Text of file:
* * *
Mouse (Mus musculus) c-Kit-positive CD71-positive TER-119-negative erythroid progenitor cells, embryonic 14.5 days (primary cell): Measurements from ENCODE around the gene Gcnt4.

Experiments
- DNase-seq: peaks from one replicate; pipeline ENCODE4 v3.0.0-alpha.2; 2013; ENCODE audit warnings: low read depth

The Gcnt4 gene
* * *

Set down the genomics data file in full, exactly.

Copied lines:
Mouse (Mus musculus) c-Kit-positive CD71-positive TER-119-negative erythroid progenitor cells, embryonic 14.5 days (primary cell): Measurements from ENCODE around the gene Gcnt4.

Experiments
- DNase-seq: peaks from one replicate; pipeline ENCODE4 v3.0.0-alpha.2; 2013; ENCODE audit warnings: low read depth

The Gcnt4 gene